Rabindranath Tagore was an Indian playwright, poet, and educator whose work focused on blending Eastern and Western traditions and theatrical styles. He was the first playwright to introduce psychological realism to Indian drama and wrote many short stories and plays about social issues, often uncovering some of the taboos of Indian culture at the time, such as the oppression of women as addressed through the short story Punishment. He was a supporter of Gandhi and one of the earliest advocates for Indian independence. He won the Nobel Prize for Literature in 1913 and was knighted for his work in 1915, but surrendered it after the Massacre of Amritsar in 1919 as a form of protest against the inhumanity suffered by his Indian brethren at the hands of the British military.
The following is a letter he wrote to magistrates, detailing the injustices taking place on Indian soil and surrendering his knighthood. The language and sentiment of the letter bring to mind the sentiments which may be felt throughout Iraq and Afghanistan today, as their entire cultures are currently being turned upside-down through the violence of condescending “reform.”
The enormity of the measures taken by the Government in the Punjab for quelling some local disturbances has, with a rude shock, revealed to our minds the helplessness of our position as British subjects in India. The disproportionate severity of the punishments inflicted upon the unfortunate people and the methods of carrying them out, we are convinced, are without parallel in the history of civilised governments, barring some conspicuous exceptions, recent and remote. Considering that such treatment has been meted out to a population, disarmed and resourceless, by a power which has the most terribly efficient organisation for destruction of human lives, we must strongly assert that it can claim no political expediency, far less moral justification. The accounts of the insults and sufferings by our brothers in Punjab have trickled through the gagged silence, reaching every corner of India, and the universal agony of indignation roused in the hearts of our people has been ignored by our rulers- possibly congratulating themselves for imparting what they imagine as salutary lessons. This callousness has been praised by most of the Anglo-Indian papers, which have in some cases gone to the brutal length of making fun of our sufferings, without receiving the least check from the same authority, relentlessly careful in something every cry of pain of judgment from the organs representing the sufferers. Knowing that our appeals have been in vain and that the passion of vengeance is building the noble vision of statesmanship in our Government, which could so easily afford to be magnanimous, as befitting its physical strength and normal tradition, the very least that I can do for my country is to take all consequences upon myself in giving voice to the protest of the millions of my countrymen, surprised into a dumb anguish of terror. The time has come when badges of honour make our shame glaring in the incongruous context of humiliation, and I for my part, wish to stand, shorn, of all special distinctions, by the side of those of my countrymen who, for their so-called insignificance, are liable to suffer degradation not fit for human beings. And these are the reasons which have compelled me to ask Your Excellency, with due reference and regret, to relieve me of my title of knighthood, which I had the honour to accept from His Majesty the King at the hands of your predecessor, for whose nobleness of heart I still entertain great admiration.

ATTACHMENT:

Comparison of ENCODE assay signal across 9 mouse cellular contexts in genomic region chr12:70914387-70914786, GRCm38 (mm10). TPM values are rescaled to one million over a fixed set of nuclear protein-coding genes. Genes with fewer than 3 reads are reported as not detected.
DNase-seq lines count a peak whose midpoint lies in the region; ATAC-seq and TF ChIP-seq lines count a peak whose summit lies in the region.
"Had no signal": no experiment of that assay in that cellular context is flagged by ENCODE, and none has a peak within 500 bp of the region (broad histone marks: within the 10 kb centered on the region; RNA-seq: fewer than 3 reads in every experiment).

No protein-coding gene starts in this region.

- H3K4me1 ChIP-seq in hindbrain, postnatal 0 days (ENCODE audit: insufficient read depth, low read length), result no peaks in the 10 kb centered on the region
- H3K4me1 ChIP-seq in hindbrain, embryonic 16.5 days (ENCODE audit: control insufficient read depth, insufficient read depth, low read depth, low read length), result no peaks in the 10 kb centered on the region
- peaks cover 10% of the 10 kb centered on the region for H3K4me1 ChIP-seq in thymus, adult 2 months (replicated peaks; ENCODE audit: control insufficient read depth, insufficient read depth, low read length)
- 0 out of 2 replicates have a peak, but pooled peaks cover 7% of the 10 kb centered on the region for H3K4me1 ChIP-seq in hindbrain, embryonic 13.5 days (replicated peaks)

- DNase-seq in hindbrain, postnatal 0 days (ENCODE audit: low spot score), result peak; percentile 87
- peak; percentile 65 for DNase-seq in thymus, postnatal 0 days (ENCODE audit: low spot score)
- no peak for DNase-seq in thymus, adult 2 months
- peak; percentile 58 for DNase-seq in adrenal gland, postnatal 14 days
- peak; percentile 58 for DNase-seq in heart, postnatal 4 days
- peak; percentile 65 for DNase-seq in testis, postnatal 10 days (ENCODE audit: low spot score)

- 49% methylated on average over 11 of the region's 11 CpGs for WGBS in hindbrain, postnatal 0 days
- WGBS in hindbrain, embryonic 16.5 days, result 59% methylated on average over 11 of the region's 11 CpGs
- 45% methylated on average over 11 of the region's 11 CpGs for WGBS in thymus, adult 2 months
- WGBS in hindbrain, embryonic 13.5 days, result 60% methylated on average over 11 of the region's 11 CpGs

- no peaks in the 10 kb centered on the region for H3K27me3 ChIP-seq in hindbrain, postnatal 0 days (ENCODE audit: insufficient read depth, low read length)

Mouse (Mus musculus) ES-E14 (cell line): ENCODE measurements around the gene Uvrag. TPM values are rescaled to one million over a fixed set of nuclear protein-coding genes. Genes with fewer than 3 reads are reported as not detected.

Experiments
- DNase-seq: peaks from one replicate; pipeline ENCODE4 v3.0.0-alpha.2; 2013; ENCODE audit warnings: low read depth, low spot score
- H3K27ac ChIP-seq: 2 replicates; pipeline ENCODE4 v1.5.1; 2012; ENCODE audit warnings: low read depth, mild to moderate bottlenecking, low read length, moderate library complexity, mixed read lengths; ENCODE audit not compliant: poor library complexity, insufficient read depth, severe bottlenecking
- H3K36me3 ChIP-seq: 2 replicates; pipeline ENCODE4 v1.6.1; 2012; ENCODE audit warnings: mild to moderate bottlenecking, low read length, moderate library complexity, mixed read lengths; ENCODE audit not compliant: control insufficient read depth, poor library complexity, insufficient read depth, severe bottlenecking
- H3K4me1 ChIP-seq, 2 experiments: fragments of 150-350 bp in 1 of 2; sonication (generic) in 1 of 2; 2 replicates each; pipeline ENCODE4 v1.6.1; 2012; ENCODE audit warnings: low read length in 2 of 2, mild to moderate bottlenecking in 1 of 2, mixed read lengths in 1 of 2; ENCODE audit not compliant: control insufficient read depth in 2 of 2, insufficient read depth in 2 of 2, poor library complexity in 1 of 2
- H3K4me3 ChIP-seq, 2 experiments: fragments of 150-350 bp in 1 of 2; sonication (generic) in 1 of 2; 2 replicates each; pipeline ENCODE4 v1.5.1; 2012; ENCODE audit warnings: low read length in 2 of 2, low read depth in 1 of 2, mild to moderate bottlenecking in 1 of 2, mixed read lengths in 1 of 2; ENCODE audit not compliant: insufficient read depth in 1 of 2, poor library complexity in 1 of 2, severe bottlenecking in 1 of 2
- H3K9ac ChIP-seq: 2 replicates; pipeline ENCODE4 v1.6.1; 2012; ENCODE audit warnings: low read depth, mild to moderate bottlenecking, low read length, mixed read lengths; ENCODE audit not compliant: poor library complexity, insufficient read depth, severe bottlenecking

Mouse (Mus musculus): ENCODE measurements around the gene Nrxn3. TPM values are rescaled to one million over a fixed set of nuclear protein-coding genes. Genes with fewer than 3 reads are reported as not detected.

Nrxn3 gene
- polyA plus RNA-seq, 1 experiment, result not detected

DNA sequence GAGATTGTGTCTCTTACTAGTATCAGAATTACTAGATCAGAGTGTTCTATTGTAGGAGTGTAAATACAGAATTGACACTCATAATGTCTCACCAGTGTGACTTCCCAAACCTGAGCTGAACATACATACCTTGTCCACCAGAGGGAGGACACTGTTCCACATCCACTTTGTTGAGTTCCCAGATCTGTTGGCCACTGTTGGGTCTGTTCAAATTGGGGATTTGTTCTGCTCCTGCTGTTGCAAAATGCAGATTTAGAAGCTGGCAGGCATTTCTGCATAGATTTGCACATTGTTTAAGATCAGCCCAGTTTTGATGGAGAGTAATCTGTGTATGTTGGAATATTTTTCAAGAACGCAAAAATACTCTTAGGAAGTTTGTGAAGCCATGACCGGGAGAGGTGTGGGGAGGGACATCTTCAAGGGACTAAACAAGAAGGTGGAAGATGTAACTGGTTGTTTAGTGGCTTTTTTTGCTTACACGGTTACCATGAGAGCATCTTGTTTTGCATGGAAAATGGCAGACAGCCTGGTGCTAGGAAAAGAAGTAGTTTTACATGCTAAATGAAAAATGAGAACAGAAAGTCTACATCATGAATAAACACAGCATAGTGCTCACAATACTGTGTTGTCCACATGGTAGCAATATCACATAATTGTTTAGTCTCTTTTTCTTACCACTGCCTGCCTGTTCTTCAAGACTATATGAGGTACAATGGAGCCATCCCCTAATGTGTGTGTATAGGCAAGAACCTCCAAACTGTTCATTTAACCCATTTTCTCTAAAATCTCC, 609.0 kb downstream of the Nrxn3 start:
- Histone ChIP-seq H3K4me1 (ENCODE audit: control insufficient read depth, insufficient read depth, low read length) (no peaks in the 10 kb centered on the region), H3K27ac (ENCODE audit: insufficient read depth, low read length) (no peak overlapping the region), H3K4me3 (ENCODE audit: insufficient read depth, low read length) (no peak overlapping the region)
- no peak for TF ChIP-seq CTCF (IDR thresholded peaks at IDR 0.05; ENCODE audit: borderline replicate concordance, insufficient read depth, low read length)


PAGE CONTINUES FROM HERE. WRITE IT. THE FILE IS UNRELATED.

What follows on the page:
6, Dwarakanath Tagore Lane,
May 30, 1919
The following in an excerpt from Gitanjali (Song Offerings), a book of Tagore's poems which was published in 1912.
Mind Without Fear
By Rabindranath Tagore
Where the mind is without fear and the head is held high;
Where knowledge is free;
Where the world has not been broken up
into fragments by narrow domestic walls;
Where words come out from the depth of truth;
Where tireless striving stretches its arms towards perfection;
Where the clear stream of reason
has not lost its way into the dreary desert sand of dead habit;
Where the mind is led forward by thee into ever-widening thought and action---
Into that heaven of freedom, my Father, let my country awake.